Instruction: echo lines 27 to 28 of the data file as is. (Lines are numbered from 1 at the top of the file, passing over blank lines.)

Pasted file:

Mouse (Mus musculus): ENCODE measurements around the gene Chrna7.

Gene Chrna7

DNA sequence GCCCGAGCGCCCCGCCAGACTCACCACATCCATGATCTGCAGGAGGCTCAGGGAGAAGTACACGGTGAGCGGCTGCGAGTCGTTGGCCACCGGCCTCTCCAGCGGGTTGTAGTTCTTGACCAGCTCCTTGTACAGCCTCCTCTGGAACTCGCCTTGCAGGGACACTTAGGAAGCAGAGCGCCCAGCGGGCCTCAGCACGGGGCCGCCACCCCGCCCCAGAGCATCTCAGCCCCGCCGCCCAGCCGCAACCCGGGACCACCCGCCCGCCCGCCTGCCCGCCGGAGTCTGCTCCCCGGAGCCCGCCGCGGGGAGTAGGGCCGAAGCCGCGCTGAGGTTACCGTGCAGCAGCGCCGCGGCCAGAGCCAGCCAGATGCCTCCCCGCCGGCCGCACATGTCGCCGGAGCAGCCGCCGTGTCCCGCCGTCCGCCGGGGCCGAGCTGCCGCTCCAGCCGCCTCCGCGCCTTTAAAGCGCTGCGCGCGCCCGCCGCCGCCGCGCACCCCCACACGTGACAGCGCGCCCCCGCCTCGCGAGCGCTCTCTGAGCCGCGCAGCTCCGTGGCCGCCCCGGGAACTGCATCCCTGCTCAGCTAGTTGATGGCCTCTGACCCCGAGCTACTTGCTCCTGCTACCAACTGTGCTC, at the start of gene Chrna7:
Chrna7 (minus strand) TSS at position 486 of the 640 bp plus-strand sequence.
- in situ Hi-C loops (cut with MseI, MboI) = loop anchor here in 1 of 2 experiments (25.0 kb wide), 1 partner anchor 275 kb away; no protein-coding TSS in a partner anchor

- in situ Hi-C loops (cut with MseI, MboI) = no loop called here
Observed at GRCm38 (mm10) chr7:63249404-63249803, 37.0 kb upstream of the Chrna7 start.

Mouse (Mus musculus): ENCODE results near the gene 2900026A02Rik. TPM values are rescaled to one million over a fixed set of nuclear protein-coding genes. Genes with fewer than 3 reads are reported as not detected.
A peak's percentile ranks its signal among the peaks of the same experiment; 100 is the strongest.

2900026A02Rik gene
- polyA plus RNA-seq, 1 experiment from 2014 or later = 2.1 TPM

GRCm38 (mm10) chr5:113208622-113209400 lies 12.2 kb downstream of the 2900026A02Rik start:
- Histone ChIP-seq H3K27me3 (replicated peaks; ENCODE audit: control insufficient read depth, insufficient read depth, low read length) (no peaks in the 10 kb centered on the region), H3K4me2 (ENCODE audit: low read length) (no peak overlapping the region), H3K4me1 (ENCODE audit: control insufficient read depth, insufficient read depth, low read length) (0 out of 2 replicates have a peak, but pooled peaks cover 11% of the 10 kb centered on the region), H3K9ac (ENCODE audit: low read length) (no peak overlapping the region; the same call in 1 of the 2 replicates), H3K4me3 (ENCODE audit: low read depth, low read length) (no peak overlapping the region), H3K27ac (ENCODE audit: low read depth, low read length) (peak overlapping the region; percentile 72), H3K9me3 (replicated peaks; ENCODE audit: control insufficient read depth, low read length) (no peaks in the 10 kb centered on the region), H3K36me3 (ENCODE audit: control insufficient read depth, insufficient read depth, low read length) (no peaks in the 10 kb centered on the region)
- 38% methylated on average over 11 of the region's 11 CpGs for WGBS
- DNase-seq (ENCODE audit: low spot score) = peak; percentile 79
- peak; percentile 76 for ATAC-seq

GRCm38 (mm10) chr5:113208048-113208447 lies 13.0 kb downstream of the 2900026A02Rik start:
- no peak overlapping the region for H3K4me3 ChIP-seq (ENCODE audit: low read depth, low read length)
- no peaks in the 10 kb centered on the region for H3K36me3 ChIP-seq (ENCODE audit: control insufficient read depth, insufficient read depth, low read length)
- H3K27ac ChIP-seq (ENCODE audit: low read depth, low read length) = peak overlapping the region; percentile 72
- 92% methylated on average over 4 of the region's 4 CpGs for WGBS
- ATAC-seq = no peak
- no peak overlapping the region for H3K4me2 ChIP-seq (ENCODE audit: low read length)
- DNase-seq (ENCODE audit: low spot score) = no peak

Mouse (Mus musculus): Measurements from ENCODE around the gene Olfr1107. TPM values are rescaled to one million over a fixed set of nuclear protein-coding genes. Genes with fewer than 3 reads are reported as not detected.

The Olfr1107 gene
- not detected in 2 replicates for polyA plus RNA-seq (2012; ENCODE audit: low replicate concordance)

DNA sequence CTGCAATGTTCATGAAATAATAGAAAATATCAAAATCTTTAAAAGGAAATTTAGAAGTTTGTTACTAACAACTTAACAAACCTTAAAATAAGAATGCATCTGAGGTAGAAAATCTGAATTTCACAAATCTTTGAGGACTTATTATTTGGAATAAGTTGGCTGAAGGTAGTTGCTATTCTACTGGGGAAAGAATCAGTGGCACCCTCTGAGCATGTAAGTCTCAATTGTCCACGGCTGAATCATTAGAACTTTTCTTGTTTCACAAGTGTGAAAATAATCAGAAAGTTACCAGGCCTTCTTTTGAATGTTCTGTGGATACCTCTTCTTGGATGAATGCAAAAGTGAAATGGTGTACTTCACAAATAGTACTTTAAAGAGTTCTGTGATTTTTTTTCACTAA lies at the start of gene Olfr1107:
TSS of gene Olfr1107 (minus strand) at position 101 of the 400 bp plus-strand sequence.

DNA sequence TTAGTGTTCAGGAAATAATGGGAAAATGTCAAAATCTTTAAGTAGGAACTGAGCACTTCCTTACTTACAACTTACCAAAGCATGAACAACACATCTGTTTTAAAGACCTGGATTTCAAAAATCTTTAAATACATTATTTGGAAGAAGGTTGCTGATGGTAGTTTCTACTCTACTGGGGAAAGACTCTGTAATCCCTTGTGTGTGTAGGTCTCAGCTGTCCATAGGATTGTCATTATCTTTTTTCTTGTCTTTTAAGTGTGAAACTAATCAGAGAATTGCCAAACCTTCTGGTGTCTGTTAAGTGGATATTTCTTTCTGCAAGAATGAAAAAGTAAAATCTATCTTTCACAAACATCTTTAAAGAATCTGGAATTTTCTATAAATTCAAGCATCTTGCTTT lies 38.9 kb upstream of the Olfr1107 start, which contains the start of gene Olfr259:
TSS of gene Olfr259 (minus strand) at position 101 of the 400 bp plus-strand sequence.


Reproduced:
- not detected in 2 replicates for polyA plus RNA-seq (2012; ENCODE audit: low replicate concordance)

DNA sequence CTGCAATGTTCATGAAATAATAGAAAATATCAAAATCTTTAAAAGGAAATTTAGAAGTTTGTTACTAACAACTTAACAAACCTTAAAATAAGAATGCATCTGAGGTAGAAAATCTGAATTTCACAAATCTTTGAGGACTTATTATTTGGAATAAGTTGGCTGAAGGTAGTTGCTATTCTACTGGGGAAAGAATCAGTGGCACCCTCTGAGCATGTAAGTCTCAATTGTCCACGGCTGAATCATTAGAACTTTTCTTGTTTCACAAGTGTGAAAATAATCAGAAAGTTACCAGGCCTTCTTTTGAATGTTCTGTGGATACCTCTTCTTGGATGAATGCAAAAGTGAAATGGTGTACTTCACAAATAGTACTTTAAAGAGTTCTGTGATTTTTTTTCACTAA lies at the start of gene Olfr1107: